Another murder of a young white woman in the Hill District added to the frenzy to find Thomas. There were reports that Thomas, by now racially caricatured as an “ape man,” was disguised as a woman and as a minister, that he was in his neighborhood, in the mountains, in Philadelphia, and on his way to Canada.
Months passed before Thomas was ultimately arrested in Baltimore in July 1921, after committing another robbery. Returned to Pittsburgh, Thomas was greeted by Mayor Babcock, who all but declared that he would be convicted and executed; a remarkably prejudicial statement from the city’s leading figure.
In the midst of a highly charged racial climate, Thomas pleaded not guilty. His counsel offered no defense and Thomas did not speak on his own behalf; a defense strategy somewhere between unorthodox and incompetent. In his closing statement, Thomas’s attorney claimed the prosecution was racially motivated.
Thomas was convicted of first-degree murder on December 1, 1921, and sentenced to death on February 8, 1922. On appeal, Thomas argued that jury instructions related to the legal significance of his escape were prejudicial. His appeal rejected (Commonwealth v. Thomas, 275 Pa. 137, 1922) and his clemency request refused, Joseph Thomas was electrocuted on December 11, 1922.
The efforts of Robert Vann, the wealthy and prominent Black publisher of the Pittsburgh Courier, to finance Thomas’s appeal or secure his commutation or pardon, had failed. No known copies survive of the Courier’s coverage of the case, which was surely more comprehensive and balanced than that published in any of the city’s white-owned newspapers.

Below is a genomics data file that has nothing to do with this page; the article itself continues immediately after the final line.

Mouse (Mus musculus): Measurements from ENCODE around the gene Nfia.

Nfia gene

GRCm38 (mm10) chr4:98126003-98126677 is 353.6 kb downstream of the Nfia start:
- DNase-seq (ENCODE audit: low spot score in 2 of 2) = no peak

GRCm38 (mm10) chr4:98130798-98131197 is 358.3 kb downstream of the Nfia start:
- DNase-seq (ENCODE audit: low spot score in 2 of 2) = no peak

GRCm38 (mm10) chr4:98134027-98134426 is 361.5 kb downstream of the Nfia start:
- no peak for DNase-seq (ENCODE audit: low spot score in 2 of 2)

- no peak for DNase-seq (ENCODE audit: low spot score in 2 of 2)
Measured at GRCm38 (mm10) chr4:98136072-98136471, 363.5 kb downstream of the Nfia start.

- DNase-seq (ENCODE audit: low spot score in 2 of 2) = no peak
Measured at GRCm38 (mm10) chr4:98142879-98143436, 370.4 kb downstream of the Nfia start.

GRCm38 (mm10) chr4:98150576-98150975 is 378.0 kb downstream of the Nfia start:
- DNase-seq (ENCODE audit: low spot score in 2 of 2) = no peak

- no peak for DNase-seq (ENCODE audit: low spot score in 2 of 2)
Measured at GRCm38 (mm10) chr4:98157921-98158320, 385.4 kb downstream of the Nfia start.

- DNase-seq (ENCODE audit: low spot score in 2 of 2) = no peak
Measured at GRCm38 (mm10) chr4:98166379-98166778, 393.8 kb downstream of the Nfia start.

A recent and excellent reexamination of this case in the Pittsburgh Post-Gazette emphasized the prejudicial racism of that era and makes a compelling case that Thomas was innocent. In this version of the case, originally advanced by Robert Vann, Kirker’s husband, Albert H., 51, committed the murder and staged the crime scene, while police abetted this effort by planting evidence in Thomas’s room and building a case against an easily-demonized Black man.
Supporting this case was a written statement from the jury foreman expressing doubt about the verdict, concern that the argument between the Kirker’s the night before the killing had not been mentioned at trial, and concern about the inadequacy of Thomas’s defense. Additional evidence was provided in a written statement from a man who swore to having seen Thomas on a train at the time of the murder.
Albert Kirker, a Pennsylvania-born steel industry draftsman, moved to California in the months after the murder, reportedly after suffering a “nervous breakdown” due to a “severe grilling” by police who suspected him of the murder. Police denied that account. He did not return to Pittsburgh for Thomas’s trial, nor for his daughter’s wedding a few years later.
In an article headlined with a reference to the “Ape Man,” Thomas noted just before his execution that “I am not afraid to die but I hate to go to the electric chair with the people calling me an ape man.”
The lead headline, ahead of national and international stories, April 20, 1921
The racist caricature of Thomas and the facile tale of his guilt became a staple of Pittsburgh crime journalism in much the same way as the case of Lorenzo Savage.